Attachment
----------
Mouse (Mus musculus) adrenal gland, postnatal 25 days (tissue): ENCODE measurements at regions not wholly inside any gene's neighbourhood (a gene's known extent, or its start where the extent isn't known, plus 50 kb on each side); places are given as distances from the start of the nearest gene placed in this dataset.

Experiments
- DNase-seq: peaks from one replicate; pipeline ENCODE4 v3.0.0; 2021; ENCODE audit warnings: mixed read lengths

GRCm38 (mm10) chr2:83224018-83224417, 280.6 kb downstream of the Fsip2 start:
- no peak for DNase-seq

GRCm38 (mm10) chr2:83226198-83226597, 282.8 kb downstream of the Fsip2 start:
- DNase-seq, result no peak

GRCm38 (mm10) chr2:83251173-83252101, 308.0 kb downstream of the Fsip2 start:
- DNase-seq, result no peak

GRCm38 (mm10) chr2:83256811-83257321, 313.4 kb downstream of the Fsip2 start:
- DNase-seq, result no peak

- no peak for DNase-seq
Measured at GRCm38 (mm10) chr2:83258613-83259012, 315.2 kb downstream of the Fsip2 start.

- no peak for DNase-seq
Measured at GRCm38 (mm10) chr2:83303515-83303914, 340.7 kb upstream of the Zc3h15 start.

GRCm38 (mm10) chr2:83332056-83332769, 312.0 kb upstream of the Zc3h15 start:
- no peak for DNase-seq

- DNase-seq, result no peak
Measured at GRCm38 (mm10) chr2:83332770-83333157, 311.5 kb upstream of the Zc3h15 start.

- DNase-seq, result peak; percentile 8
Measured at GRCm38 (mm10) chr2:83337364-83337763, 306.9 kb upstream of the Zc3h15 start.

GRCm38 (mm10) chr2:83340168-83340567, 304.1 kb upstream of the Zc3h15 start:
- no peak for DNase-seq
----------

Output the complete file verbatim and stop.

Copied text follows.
Mouse (Mus musculus) adrenal gland, postnatal 25 days (tissue): ENCODE measurements at regions not wholly inside any gene's neighbourhood (a gene's known extent, or its start where the extent isn't known, plus 50 kb on each side); places are given as distances from the start of the nearest gene placed in this dataset.

Experiments
- DNase-seq: peaks from one replicate; pipeline ENCODE4 v3.0.0; 2021; ENCODE audit warnings: mixed read lengths

GRCm38 (mm10) chr2:83224018-83224417, 280.6 kb downstream of the Fsip2 start:
- no peak for DNase-seq

GRCm38 (mm10) chr2:83226198-83226597, 282.8 kb downstream of the Fsip2 start:
- DNase-seq, result no peak

GRCm38 (mm10) chr2:83251173-83252101, 308.0 kb downstream of the Fsip2 start:
- DNase-seq, result no peak

GRCm38 (mm10) chr2:83256811-83257321, 313.4 kb downstream of the Fsip2 start:
- DNase-seq, result no peak

- no peak for DNase-seq
Measured at GRCm38 (mm10) chr2:83258613-83259012, 315.2 kb downstream of the Fsip2 start.

- no peak for DNase-seq
Measured at GRCm38 (mm10) chr2:83303515-83303914, 340.7 kb upstream of the Zc3h15 start.

GRCm38 (mm10) chr2:83332056-83332769, 312.0 kb upstream of the Zc3h15 start:
- no peak for DNase-seq

- DNase-seq, result no peak
Measured at GRCm38 (mm10) chr2:83332770-83333157, 311.5 kb upstream of the Zc3h15 start.

- DNase-seq, result peak; percentile 8
Measured at GRCm38 (mm10) chr2:83337364-83337763, 306.9 kb upstream of the Zc3h15 start.

GRCm38 (mm10) chr2:83340168-83340567, 304.1 kb upstream of the Zc3h15 start:
- no peak for DNase-seq